Is Dementia Preventable?
Anyone who has lived through the painful decline or loss of a loved one to Alzheimer’s or dementia has asked this question. The experts have been struggling with it for decades with differing conclusions. But all sides do share some encouraging common ground.
Since research began in earnest in the 1980’s, the quest has been for a cure for this debilitating condition that robs one of their memories and essential identity. Due to very disappointing outcomes in the last decade’s research, the word “cure” has largely dropped out of the fundraising conversations and scientists have turned their sights upon prevention.
There is good news here! The same things that promote heart health also promote brain health, so we get a double hit of benefit with every decision and effort we make. And the greater the compliance with a health regimen the higher correlation with increased “health span” – not just living longer, but living well – feeling good through our advancing years, and avoiding or minimizing the chronic ailments of our modern age.
Science and medicine have done a good job of increasing lifespan, but it is on us to live into those years with energy and vitality. Here are the ideas that all sides agree are important for brain health and the greatest chances of preventing or minimizing cognitive loss.
• Lead with your heart!
All of your “blood numbers” matter in brain health: blood pressure, cholesterol, and most importantly blood sugar! (More on this in the future.) Keeping these within the recommended ranges is a primary brain booster!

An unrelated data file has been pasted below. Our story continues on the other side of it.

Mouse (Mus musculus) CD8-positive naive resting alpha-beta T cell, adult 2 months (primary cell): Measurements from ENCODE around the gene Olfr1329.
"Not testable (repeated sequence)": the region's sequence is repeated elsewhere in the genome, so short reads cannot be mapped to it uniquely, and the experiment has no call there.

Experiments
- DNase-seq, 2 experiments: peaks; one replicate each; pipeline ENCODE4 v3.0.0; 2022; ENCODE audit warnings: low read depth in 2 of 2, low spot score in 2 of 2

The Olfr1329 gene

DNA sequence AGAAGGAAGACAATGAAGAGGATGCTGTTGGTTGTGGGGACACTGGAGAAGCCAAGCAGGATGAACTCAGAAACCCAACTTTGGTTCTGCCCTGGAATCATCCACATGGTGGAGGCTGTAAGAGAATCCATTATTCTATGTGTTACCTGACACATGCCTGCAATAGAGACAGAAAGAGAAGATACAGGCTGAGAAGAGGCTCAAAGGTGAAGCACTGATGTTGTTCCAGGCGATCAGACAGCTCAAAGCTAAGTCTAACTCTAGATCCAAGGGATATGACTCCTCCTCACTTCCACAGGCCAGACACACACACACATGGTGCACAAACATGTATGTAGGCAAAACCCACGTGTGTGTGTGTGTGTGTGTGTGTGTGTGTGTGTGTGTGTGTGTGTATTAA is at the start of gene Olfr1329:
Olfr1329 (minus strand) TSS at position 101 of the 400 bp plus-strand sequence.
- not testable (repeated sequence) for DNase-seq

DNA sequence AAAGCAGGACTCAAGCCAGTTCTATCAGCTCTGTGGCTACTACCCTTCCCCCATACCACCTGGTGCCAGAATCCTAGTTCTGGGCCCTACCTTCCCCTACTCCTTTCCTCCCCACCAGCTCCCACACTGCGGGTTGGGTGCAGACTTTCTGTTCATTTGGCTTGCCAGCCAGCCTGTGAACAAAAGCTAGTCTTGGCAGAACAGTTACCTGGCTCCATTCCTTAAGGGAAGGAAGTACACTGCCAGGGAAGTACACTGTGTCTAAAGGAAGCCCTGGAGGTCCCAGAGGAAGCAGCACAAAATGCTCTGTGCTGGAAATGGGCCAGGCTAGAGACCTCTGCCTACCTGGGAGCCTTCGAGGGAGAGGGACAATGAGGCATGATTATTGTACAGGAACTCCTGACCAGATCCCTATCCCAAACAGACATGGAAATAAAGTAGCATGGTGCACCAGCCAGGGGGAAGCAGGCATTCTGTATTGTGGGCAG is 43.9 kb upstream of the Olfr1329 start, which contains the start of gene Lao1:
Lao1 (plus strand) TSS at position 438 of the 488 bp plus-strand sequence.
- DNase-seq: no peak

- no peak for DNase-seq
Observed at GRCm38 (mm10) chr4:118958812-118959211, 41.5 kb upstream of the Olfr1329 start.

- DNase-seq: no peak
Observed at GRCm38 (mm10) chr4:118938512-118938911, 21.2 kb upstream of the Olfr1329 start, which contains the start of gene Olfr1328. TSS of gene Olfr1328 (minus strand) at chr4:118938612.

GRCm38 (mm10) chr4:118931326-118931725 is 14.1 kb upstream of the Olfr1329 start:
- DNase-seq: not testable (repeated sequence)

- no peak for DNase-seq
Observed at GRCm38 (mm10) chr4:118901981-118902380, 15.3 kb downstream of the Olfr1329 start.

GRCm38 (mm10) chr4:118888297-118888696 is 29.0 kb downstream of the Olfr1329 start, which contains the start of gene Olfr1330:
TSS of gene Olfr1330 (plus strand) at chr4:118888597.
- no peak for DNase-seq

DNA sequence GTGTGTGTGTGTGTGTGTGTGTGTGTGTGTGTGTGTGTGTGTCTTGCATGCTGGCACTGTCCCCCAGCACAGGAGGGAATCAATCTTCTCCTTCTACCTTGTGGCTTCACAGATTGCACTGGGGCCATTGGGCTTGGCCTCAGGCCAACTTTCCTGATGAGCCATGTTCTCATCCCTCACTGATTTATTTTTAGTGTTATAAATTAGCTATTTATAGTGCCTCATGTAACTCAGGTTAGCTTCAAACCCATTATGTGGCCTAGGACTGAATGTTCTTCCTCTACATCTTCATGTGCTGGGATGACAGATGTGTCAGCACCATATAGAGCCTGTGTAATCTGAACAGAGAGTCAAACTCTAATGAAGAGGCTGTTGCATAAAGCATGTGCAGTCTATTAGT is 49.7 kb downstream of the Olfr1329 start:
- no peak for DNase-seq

• Feed your brain!
“Eat food, mostly plants, not too much.
(Apples are food, twinkies are not.)”
SO much has been written and spoken about diet! Hard to get a good grasp! But these simple words by Michael Pollan, author of In Defense of Food and Food Rules, sums it up pretty clearly. High antioxidant foods are particularly brain-healthy. Berries and leafy greens have been shown to offer an especially noteworthy boost for the gray matter.
• Movin’ & Groovin’
Healthy food choices and regular exercise are the two most significant contributors to demonstrate a reduced incidence of dementia. These have been shown repeatedly in studies to increase well-being in every regard and to protect that precious bundle of tissues inside our skulls. Choose something, anything that you enjoy, that moves your muscles, lymph, and blood!
• Use it or lose it!
We have heard this for decades in reference to muscle mass, but it is equally true of mental mass. Reading, games, foreign languages, making music, etc. all support the brain cells and synaptic connections that are present. Anything that is new and challenging to us can stimulate new growth that is protective of mental capacity.
Social and familiar connections are often lost as a person ages; life changes can lead to isolation. This can be devastating to brain health. Connecting with others in positive and meaningful ways is important for cognitive stability. Conversing, joining a club or class, and volunteering are all ways to keep the “head lights” on and the brain cells humming!
So we encourage you to try some new things to add to your Health Treasure Chest so together we can “Live long! Live well! Love Life!”
• Preventing Alzheimer’s Disease and Cognitive Decline
Evidence Reports/Technology Assessments, No. 193
John W Williams, MD, MPH, Brenda L Plassman, Ph.D., James Burke, MD, Ph.D., Tracey Holsinger, MD, and Sophiya Benjamin, MD.
Duke Evidence-based Practice Center, Durham, North Carolina
Rockville (MD): Agency for Healthcare Research and Quality (US); 2010 Apr.
Report No.: 10-E005 (search online for the full abstract)
- The New Diet That Could Lower Your Alzheimer’s Risk By 53%. Prevention Magazine
- Maintain Your Brain, Alzheimer’s Association, San Diego, CA